How Solar Works
Understanding the Basic Parts and Operation of a PV System
PV panels, which typically cost around $3 to $4 per watt, are the single biggest expense. For a typical installation, PV panels comprise around 70 percent of a system cost, and they take up the most space as well.
Be aware that PV modules are temperature sensitive; when the weather gets hot, power output goes down. Systems often output more power on a cold, clear winter day than a hot, muggy summer day, despite the fact that there’s a lot more sun shine on a summer day. If you have an option between a breezy location and a stagnant location, the breezy location will give you more energy output because of convection cooling, everything else being equal.
Different types of panels are finding their way onto the market. The technologies aren’t important to you, the end user, but the configurations (how they’re combined physically will govern how much space they take, and how they take that space) may be. Some panels are flexible, and some can be mounted directly over tiled roofs. Some panels are made into roofing shingles, so you simply put them up over the trusses, and you don’t need shingles.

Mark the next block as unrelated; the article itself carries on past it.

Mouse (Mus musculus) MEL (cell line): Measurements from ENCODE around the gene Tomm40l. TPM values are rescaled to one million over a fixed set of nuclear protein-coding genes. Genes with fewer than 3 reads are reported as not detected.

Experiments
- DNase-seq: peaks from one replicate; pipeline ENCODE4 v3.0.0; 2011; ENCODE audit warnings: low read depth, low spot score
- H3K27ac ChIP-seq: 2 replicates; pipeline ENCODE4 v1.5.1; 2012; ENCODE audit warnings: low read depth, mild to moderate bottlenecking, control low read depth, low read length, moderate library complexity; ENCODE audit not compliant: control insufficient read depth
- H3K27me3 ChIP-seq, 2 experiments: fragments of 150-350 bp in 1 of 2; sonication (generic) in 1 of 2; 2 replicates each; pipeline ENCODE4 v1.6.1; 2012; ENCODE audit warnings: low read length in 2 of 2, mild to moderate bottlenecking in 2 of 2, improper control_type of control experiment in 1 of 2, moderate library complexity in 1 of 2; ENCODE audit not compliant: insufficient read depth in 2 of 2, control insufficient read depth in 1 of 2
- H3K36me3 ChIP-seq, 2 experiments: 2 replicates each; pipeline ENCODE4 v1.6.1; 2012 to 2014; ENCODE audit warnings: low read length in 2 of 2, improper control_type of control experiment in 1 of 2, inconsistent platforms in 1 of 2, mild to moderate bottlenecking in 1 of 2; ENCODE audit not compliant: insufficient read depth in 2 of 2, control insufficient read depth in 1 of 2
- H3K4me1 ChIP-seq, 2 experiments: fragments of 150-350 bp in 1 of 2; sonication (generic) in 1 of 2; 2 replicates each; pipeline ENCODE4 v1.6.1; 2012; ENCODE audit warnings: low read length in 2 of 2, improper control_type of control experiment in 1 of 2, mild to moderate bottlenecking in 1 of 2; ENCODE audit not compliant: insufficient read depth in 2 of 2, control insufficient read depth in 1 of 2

A lot of new technologies become available all the time, but most of them are going to need some maturation to compete with the tried-and-true flat panels. Most panels are blue; some are black. Color doesn’t matter much. You can compare the performances of individual panels, but it doesn’t do a lot of good because ultimately what you’re after is system performance, and that depends on how well the components work together and other factors.
One thing you do need to be concerned with is warranty, and in this vein, manufacturer reputation and longevity. Most PV panel warranties are for 25 years, but beware; panels degrade over time. System warranties specify only a percentage of original power output over time say 80 percent after 20 years. Over time, your system will put out less and less energy; it’s inevitable.
Ground-mounted systems are more expensive than roof-mounted systems because they require concrete posts and special frames. On the other hand, you can orient the panels any way you want, and so the extra cost may be offset by the increased production of the system.
Disconnect switches are of critical importance, and they need to be mounted within easy reach. Every member of your family should know exactly how to turn the PV system off for safety reasons. If there is any abnormal behavior in your homes electrical system, shut off the solar system first. Most disconnect switches also have fuses that will prevent equipment damage.
Inverters are the next-biggest expense after PV panels. Inverters take the low voltage, high-current signals from the PV panels and change them into 120VAC, which is directly compatible with grid power. Inverters cost around $0.60 per watt, or around $2,500 for a typical 5 to 6K installation. Some of the avaiable options for inverters and systems include the following: